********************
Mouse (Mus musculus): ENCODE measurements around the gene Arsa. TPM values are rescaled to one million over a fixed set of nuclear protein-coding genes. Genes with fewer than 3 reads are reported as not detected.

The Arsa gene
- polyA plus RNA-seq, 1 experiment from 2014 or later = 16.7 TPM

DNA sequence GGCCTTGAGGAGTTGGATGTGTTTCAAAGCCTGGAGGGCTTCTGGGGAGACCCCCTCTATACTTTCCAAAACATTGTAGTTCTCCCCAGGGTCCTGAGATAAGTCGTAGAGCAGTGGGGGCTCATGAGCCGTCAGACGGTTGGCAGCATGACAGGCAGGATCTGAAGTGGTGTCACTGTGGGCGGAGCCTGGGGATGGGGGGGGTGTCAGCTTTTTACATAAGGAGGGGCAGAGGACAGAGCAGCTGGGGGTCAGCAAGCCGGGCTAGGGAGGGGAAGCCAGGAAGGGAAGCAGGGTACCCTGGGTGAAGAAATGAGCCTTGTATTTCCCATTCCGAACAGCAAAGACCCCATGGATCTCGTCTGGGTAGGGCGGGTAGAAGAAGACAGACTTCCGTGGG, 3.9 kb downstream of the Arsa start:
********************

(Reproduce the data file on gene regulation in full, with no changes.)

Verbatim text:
Mouse (Mus musculus): ENCODE measurements around the gene Arsa. TPM values are rescaled to one million over a fixed set of nuclear protein-coding genes. Genes with fewer than 3 reads are reported as not detected.

The Arsa gene
- polyA plus RNA-seq, 1 experiment from 2014 or later = 16.7 TPM

DNA sequence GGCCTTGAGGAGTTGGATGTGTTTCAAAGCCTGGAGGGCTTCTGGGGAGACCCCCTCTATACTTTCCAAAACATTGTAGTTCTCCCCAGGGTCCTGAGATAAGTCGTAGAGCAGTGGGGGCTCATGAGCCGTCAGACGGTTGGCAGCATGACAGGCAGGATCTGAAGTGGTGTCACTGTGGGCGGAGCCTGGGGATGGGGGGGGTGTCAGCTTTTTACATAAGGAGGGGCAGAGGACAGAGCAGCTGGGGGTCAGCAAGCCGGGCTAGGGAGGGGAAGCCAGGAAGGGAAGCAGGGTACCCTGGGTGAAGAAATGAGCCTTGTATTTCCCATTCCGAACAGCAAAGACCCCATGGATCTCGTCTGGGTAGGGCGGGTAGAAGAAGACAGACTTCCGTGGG, 3.9 kb downstream of the Arsa start: